While some young students spend their time writing papers about changes they would like to see in society, two Oregon students went as far as to take their mission to a circuit court in an effort to hold the state to its environmental liability.
The girls, ages 11 and 15, asked both the court and the state's governor to take action in slowing pollution and preserving the land, water, wildlife and atmosphere in Oregon from the effects of climate change. Both students were aided in this process by their mothers and a lawyer. The girls were students at Spencer Butte Middle School and South Eugene High School.
A judge in Lane County Circuit court, however, shot down their request and proclaimed it unconstitutional. The judge explained that a court in one of the state's 36 counties was not permitted to order the rest of the state to scale back on carbon emissions.
Perimeters for carbon emissions in the state were founded in 2007. The students were asking the judge to instruct the governor to obtain information on his state's greenhouse gas emissions and also change the 2007 legislation in order to reduce it. By not doing so, the students argued that the government was not properly taking care of natural resources in Oregon that are used by the public.
An attorney for the state pointed out, that Oregon residents can petition to have legislation repealed or amended, but the judicial branch did not have the power to do so.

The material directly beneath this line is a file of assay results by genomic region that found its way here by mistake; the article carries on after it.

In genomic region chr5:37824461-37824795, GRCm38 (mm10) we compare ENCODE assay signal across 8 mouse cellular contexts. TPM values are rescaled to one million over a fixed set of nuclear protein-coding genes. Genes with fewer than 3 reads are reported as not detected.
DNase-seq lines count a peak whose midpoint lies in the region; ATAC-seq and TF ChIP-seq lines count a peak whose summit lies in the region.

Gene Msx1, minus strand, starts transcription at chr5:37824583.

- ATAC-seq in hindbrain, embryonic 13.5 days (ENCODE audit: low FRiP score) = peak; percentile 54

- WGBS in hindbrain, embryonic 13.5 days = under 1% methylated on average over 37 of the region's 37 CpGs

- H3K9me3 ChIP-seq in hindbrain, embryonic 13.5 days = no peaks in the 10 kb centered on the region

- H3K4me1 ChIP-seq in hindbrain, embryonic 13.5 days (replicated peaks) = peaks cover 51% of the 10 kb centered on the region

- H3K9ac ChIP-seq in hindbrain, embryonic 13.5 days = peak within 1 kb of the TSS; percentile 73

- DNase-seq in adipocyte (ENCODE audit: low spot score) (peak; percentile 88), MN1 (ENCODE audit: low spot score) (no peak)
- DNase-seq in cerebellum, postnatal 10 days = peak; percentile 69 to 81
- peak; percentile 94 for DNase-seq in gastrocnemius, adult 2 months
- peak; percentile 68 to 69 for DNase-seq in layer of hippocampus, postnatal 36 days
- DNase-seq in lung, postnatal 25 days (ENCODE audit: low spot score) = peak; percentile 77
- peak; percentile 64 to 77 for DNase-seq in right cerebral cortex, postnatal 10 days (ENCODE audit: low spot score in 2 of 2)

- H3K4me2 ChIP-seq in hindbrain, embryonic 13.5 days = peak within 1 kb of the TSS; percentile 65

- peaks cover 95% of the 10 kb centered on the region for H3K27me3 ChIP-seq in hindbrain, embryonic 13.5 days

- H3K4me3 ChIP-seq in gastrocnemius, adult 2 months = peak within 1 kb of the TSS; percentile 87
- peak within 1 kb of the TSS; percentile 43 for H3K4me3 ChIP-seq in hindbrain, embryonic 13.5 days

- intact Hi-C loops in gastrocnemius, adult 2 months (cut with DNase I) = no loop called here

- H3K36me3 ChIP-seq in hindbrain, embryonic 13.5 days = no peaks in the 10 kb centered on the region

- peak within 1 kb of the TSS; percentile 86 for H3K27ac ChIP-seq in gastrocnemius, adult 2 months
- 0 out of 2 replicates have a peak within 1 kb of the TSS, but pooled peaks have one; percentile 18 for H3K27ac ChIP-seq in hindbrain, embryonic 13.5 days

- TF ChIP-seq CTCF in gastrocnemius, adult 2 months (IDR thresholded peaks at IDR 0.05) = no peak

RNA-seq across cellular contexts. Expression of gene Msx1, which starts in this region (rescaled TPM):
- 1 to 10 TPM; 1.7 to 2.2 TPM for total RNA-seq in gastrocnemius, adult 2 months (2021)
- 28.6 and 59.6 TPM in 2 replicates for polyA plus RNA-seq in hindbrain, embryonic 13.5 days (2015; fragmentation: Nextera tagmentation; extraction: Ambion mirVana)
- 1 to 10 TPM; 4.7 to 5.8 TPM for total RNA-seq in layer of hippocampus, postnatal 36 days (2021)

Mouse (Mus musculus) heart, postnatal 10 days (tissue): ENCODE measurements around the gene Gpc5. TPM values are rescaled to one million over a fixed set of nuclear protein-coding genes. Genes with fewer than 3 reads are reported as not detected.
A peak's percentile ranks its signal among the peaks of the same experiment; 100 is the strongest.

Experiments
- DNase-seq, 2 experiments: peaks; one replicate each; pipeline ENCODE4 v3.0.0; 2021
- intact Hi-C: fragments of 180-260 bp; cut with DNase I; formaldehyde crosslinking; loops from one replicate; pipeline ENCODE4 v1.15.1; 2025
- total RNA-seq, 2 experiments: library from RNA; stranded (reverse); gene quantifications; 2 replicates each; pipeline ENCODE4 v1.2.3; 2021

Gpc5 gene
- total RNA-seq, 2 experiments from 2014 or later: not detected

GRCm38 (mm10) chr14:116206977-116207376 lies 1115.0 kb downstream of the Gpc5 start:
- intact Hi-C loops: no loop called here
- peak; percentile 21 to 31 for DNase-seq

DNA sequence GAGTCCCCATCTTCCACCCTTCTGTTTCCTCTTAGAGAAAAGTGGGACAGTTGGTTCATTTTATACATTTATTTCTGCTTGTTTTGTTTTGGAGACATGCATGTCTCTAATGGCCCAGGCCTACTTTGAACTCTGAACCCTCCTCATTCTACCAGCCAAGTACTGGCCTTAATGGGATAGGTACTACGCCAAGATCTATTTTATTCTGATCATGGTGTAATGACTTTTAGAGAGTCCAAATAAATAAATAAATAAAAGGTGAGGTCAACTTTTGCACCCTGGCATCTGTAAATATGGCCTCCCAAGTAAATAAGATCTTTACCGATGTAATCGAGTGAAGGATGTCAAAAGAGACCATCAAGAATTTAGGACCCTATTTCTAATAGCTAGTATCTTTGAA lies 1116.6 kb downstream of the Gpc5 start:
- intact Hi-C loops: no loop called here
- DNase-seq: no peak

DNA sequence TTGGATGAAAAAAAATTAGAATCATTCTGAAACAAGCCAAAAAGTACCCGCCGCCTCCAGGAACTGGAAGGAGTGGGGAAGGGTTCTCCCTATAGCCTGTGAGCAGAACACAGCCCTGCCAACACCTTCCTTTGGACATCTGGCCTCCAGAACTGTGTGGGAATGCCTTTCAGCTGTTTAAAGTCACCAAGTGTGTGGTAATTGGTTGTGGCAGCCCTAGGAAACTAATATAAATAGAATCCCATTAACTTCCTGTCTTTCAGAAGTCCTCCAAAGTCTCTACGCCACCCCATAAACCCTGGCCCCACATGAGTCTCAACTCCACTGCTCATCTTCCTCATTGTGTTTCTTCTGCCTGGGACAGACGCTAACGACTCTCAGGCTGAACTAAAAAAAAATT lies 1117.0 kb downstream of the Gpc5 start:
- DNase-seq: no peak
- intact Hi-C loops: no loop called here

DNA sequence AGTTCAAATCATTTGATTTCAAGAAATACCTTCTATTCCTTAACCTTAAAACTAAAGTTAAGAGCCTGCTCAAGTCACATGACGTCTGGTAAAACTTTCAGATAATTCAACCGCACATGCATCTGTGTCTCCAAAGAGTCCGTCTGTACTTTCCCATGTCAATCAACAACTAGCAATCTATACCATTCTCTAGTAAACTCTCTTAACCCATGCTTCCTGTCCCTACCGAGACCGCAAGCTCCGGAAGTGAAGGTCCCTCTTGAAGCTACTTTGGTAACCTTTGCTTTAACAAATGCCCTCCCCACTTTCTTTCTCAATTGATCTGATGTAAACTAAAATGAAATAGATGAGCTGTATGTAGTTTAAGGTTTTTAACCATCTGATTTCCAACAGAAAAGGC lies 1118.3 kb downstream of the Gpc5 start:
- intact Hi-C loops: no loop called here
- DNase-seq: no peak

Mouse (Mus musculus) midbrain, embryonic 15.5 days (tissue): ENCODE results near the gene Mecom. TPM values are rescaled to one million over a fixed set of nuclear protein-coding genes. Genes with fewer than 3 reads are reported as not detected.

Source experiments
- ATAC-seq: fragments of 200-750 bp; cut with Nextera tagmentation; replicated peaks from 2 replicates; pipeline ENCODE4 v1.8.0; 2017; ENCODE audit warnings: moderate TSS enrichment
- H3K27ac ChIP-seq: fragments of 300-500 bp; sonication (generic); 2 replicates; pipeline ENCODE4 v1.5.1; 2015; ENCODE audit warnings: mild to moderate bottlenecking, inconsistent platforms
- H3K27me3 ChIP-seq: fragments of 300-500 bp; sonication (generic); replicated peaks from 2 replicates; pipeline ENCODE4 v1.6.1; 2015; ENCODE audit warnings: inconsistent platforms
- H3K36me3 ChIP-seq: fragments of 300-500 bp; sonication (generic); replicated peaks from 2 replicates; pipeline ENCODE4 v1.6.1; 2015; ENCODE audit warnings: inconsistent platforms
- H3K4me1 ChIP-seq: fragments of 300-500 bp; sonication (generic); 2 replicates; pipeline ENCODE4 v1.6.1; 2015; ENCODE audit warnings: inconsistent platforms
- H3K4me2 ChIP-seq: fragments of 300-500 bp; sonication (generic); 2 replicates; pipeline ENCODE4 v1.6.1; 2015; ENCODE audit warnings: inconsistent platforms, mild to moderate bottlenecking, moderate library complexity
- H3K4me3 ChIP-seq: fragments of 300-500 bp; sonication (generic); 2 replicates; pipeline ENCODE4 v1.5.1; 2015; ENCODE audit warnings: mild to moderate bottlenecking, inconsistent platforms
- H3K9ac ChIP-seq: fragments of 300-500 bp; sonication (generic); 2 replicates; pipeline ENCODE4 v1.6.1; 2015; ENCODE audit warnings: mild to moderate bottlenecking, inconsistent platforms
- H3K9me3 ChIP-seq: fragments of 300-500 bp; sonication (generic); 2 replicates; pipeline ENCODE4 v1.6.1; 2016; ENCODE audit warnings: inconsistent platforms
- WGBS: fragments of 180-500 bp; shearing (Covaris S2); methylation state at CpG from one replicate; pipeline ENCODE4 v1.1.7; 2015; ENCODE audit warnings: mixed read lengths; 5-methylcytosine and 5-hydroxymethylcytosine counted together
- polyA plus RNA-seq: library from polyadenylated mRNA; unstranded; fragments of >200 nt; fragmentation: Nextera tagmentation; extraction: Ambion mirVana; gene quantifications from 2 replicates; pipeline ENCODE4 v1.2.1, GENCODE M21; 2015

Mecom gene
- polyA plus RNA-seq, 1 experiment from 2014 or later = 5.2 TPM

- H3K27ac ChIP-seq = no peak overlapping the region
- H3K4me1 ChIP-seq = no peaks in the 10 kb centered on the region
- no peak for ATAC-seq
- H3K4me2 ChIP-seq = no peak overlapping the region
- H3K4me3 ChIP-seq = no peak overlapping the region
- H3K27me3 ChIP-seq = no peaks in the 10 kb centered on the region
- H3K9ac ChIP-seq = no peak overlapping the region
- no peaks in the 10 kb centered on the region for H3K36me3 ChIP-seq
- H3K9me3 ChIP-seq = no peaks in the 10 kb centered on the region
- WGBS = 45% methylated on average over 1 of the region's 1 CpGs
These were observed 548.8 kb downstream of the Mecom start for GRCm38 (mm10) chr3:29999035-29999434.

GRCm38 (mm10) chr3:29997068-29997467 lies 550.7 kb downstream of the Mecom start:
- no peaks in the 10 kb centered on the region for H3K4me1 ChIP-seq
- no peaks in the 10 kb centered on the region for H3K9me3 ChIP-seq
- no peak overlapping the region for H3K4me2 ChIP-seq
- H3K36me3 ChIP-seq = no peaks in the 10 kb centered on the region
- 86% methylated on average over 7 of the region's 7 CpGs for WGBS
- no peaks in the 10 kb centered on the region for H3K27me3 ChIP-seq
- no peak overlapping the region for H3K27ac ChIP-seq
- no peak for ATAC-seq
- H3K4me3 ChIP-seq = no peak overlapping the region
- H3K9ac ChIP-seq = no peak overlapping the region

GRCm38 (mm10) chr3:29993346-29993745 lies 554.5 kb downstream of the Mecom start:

The judge continued on in his judgment to say that it is not his place to decide whether the guidelines established in 2007 were sufficient enough. He said that by one judge asserting their opinion in this fashion tears down the principals of democracy.
Neither the girls, nor their legal representation, offered a comment following the ruling. Many other young students throughout the country have filed similar lawsuits. The action has been spurred by a campaign put on by Our Children's Trust in Eugene, Oregon, a partnership of two environmental groups.
Source: The Register-Guard, "Judge dismisses two girls' lawsuit about climate change," Karen McCowan, April 6, 2012